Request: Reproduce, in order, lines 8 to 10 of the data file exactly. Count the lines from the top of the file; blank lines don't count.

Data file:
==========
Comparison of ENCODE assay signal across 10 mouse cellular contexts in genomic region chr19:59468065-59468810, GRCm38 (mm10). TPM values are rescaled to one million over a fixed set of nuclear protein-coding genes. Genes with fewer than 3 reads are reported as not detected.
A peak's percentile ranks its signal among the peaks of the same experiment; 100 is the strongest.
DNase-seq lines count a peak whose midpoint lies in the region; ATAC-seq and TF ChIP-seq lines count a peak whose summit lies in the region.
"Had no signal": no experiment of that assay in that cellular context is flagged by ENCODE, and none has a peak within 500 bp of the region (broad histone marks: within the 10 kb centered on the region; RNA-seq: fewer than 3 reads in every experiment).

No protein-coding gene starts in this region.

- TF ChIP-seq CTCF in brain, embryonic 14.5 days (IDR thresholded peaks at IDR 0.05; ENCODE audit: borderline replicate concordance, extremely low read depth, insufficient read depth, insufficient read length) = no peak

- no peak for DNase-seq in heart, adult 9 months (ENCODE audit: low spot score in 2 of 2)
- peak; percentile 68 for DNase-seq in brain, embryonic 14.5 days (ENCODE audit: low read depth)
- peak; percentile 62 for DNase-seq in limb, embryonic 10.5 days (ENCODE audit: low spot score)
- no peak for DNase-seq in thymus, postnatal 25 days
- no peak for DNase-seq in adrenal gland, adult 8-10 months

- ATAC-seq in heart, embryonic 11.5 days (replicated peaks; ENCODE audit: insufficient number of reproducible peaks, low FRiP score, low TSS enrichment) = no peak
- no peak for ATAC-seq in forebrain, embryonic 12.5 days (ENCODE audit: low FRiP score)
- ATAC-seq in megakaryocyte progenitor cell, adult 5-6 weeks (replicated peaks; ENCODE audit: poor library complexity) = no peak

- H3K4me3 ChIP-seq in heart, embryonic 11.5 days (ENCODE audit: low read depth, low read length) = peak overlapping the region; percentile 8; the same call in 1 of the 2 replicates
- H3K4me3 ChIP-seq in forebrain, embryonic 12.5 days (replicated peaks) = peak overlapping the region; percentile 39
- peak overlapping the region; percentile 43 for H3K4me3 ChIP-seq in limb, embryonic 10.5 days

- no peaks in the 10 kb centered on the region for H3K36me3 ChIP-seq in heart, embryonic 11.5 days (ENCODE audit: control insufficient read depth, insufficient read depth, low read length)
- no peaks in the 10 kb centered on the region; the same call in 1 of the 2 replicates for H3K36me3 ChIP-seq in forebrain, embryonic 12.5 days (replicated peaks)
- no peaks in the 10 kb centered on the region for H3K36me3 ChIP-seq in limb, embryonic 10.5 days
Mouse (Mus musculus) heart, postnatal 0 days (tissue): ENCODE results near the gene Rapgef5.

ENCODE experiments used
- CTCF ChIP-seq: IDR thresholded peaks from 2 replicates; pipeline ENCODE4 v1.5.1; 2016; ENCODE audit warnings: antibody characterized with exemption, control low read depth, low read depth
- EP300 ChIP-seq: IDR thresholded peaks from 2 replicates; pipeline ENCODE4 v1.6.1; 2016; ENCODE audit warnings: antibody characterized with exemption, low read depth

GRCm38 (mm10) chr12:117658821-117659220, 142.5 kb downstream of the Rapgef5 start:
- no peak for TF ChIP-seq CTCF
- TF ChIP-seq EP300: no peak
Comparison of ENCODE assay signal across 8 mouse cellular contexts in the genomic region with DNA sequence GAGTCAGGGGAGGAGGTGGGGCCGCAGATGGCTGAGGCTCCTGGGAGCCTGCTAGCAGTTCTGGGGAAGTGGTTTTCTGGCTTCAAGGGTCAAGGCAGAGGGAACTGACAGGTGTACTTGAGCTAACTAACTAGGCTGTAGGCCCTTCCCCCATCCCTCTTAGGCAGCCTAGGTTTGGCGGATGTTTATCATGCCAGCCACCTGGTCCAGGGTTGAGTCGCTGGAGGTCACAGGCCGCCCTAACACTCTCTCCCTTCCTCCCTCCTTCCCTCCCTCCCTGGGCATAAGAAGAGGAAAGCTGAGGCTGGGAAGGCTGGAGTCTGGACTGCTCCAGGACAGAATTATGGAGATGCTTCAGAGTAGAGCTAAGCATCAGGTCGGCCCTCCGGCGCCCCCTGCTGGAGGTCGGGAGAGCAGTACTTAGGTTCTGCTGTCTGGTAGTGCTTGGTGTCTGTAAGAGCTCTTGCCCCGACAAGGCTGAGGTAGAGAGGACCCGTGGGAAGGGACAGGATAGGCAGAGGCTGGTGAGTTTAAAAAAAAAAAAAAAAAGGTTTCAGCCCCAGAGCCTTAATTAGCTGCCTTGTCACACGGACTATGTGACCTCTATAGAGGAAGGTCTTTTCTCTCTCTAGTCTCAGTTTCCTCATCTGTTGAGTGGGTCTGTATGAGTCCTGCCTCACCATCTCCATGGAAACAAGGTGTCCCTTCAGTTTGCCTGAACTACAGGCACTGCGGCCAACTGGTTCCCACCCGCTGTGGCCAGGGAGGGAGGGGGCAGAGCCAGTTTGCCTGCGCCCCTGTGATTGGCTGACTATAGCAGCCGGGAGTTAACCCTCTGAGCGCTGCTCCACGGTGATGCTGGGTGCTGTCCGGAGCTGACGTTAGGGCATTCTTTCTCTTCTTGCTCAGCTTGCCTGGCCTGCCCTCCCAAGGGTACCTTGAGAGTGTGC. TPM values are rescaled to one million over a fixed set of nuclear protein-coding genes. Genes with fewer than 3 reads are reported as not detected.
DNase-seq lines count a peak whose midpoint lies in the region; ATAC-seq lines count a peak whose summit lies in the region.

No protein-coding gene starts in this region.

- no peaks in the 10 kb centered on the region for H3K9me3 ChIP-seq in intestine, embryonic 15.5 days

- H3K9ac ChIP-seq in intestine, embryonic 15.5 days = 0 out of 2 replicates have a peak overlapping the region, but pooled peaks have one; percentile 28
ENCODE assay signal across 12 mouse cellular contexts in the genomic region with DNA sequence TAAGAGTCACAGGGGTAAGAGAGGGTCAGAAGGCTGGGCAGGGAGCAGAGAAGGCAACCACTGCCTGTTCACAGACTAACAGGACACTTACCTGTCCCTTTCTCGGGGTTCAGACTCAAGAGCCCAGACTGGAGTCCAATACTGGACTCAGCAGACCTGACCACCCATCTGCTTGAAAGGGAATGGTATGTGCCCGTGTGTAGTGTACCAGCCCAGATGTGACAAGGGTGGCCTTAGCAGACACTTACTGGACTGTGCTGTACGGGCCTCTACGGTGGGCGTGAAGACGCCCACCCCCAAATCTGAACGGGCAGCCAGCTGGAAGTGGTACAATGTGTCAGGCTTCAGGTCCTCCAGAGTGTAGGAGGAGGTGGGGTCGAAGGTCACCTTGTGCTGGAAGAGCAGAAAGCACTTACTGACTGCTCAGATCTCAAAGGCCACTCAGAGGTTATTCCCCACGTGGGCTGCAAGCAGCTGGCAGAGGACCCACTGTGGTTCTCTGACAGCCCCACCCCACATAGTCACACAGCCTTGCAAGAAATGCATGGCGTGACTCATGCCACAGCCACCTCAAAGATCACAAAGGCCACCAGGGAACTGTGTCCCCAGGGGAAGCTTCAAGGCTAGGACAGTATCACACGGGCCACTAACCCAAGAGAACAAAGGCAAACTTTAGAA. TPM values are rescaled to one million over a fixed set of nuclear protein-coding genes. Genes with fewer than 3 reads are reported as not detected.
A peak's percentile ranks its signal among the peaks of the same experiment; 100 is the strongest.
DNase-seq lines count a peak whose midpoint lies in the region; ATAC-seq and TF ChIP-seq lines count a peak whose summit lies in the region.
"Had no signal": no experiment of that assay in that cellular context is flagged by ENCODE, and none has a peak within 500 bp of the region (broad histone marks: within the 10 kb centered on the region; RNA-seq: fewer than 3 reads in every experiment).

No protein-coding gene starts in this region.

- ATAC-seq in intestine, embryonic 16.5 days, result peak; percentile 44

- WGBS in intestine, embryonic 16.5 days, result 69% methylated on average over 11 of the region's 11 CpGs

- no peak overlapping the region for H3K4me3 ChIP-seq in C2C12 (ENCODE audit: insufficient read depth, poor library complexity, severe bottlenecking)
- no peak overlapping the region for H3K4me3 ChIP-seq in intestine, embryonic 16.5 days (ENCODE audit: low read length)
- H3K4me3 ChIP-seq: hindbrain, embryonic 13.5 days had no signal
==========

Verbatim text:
- peak; percentile 68 for DNase-seq in brain, embryonic 14.5 days (ENCODE audit: low read depth)
- peak; percentile 62 for DNase-seq in limb, embryonic 10.5 days (ENCODE audit: low spot score)
- no peak for DNase-seq in thymus, postnatal 25 days